This is still the case in In India and Bangladesh, where these people split rocks all day long with a huge hammer, all the way down to pebble size.
The gravel are therefore supplied in Myanmar, but most of the rest is done by hand. Stone by stone is positioned by the women and then the gaps filled with sand. The tar is heated up in barrels next to the road and then carried in buckets and tilted over the stones. The last step is done by a machine, a roller. This kind of road can´t last long: A few heavy trucks and the first pothole is born, the monsoon rain will do the rest. After a short time the road is in its original state, rocky and bumpy.
Sometimes I feel the road construction in Myanmar is futile. It seems as soon as a new piece is completed, another piece is again in strong need of renovation. It seems like this country will never have a good and solid road network.
On such roads we reach Yangon, the country´s center but not its capital. The capital now is Naypyidaw, a newly build city inland, full of mighty buildings, new hotels and deserted wide streets.
Bikes are banned in Yangon, but we just drive through the checkpoints. Some bicycles can be seen in the city, but not a single motorcycle. This makes the cycling pleasant. The space, which in other cities is occupied by the countless scooters and motorbikes, is here all ours.
Yangon is, like every big city, full of contrasts: There are modern supermarkets and cafes with wi-fi, at the street corner young people hang around in fancy clothes, listening to the latest pop hits on their smart phones.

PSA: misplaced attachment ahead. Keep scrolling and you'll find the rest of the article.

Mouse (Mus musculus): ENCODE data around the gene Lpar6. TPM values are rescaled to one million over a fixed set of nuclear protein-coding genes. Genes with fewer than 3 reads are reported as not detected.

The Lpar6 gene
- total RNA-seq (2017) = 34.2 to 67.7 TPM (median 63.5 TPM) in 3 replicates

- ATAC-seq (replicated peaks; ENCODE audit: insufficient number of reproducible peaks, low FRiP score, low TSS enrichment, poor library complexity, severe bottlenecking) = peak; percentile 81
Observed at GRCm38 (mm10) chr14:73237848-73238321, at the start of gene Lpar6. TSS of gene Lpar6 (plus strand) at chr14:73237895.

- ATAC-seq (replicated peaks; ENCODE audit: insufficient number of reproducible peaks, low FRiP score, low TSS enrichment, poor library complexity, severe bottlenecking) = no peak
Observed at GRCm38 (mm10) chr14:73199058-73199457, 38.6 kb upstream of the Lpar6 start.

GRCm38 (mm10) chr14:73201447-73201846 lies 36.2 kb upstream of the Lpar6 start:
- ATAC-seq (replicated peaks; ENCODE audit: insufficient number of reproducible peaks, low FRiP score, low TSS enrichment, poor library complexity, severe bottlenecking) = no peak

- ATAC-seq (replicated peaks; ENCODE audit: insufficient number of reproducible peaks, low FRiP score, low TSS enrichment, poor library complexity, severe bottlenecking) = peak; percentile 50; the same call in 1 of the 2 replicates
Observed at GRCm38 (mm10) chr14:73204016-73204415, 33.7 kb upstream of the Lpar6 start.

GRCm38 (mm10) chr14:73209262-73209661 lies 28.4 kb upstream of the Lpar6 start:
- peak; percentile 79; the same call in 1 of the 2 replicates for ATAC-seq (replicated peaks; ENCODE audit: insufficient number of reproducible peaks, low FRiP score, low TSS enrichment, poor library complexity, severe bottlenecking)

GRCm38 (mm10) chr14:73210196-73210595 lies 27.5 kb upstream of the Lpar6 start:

At the harbor the freight of the ships is unloaded by an army of porters, in plastic sandals and sweating in the sun, who haul box by box up the gangplank to load them onto trucks. Payment is per transported piece, a porter gets a wooden stick for each box. When he has ten together he can exchange the chopsticks for another one in a different color so that his hand is not so full. At the end of the day his payment is measured by the number of sticks.
In the office and administrative district you see people with shirts and leather briefcases, but instead of pants they wear the traditional lungi, a kind of wrap-around skirt, and leather sandals. Under an umbrella a man sits at a table, nothing but an old typewriter in front of him. He offers his services as a writer for formal writing or for people who can´t write.
In Yangon I meet Aaron again, an Australian cyclist I met in Siam Reap, Cambodia. Together we want to visit Shwedagon Paya, the holiest shrine of the Burmese. This huge golden pagoda is visible from a large distance, it towers over the city. At the entrance we are stopped, $15 admission – only for foreigners. That’s a bit too much for us and we guess the money goes directly to the government and not to the monks. So we turn around and try one of the other entrances. At the last one we are lucky and can sneak in unnoticed. The pagoda rises impressively into the sky, covered with pounds of gold and a large number of diamonds at the top. We line up in the stream of local visitors and circle the pagoda by foot. Monks relax cross-legged, people bring gifts to smaller altars and ignite incense sticks. It is a calm, quiet atmosphere and we observe for a while the stream of people walking past us.
About the history of the pagoda I want to say only this: According to legend, it is not built on just one strand of hair of Buddha, but eight strands of hair. This explains the popularity among the Burmese, and when we will tell people later in our trip that we visited the Shwedagon Pagoda, they get shiny eyes. It is the dream of many Burmese to visit to the Shwedagon Paya one time in their own life.